However, some respondents to the survey may have personally faced more ungracious situations and that may have affected their experience of kindness. This results in a dissonance between what we say we want, and what we are actually doing to achieve what we want.

This is where personal discipline is so important.

My question is: What is there to stop us from unlocking our innate kindness by making a decision to be pro-social, to act kindly to all we come in contact with, whatever our circumstances? It begins with me, and it will create a ripple effect. Inevitably, more of us will experience more kindness, and in time we can be the gracious society we say we want. That is the multiplier effect of the power of one.

And yes, it does take some personal discipline to achieve that.

William Wan (Dr)
General Secretary
Singapore Kindness Movement
ST Forum, 12 Apr 2013

Pay more attention to values, vision and dreams
By Ng Ya Ken, Published TODAY, 12 Apr 2013

In the effort to reinforce our Singaporean identity, we should pay more attention to the more important elements.

The components of our identity come in different echelons. We tend to focus too much on our languages, food and ways of doing things in daily life. But tastes, likes and dislikes change over time; some of today’s hawker food may disappear by 2030 or 2040.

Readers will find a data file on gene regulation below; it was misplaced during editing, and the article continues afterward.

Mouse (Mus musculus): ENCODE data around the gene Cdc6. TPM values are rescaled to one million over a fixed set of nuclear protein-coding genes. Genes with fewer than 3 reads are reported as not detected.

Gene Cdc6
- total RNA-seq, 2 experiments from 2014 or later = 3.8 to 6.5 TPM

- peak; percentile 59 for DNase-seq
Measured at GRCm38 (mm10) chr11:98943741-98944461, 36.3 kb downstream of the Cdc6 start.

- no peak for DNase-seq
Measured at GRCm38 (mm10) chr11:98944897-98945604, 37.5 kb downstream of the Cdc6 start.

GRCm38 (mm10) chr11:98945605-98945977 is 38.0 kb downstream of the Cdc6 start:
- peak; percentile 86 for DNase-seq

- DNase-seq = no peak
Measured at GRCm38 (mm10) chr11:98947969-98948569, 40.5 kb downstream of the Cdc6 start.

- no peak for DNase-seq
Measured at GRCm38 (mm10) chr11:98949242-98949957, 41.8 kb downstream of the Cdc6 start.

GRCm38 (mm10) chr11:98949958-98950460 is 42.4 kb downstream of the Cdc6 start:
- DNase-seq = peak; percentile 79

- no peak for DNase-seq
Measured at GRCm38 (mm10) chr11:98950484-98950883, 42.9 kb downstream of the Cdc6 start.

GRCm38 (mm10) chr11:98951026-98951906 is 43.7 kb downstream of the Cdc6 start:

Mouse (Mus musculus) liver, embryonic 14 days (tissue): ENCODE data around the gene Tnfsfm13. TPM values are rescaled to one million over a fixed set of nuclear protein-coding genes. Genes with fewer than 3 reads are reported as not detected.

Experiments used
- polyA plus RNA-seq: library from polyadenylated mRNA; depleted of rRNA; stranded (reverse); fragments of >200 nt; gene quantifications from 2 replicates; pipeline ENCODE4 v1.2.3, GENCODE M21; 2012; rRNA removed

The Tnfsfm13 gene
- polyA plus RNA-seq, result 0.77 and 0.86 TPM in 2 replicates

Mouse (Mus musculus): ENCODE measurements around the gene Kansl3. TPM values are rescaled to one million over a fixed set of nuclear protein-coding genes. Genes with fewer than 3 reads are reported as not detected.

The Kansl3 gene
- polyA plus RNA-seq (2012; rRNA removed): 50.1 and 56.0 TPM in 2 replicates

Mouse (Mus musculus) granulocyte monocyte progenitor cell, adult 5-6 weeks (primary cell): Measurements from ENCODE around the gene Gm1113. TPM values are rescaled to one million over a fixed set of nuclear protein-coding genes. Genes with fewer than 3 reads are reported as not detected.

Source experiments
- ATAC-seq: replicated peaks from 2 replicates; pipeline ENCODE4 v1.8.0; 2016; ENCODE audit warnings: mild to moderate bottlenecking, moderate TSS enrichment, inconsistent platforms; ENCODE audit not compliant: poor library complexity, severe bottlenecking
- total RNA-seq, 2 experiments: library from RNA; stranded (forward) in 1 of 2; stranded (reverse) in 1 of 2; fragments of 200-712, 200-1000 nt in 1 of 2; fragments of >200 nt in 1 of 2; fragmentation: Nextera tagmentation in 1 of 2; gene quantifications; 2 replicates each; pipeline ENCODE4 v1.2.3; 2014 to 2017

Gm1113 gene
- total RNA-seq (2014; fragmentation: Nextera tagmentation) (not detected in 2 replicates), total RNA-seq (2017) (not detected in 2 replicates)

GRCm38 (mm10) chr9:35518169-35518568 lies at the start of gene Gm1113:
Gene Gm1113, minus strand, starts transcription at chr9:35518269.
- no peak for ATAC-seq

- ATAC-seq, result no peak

Less popular food may become popular, like eating yusheng during the Lunar New Year has become, or how getai has displaced traditional operas during the Seventh Month. Our Singlish may also change, with words added and others dropped.

Above these behaviours are our values and ethos, such as our belief in equality and our resolve against racial discrimination. We value honesty, hard work, religious freedom and cultural diversity. These serve to guide our conduct and our judgment.

These elements make our Singapore passport valuable in the world; we should defend and improve them with more effort.

The task is not easy. We face some difficulties in passing values to younger Singaporeans. Values of marriage and family life are slowly eroding.

The influx of foreigners makes the task more challenging. Surely, though, we can learn values and deeds from them, too. Let us be open-minded. Most importantly, Singaporeans must set a good example in the behaviours to which we subscribe.

For example, bowing is such an embedded decorum of the Japanese that even tourists would imitate it after a few interactions with the locals. Over time, we should cultivate our own unique type of courtesy or kindness that even foreigners would imitate.

The next echelon of our Singaporean identity comprises our shared experiences, wisdoms, perspectives and dreams as a people. Are we a far-thinking people, for example?

As a young nation, we are disadvantaged in this respect. We must broaden our visions and learn more from others’ experiences, especially in how to forge more social and national good amid competing views and interests, and in an increasingly globalised world.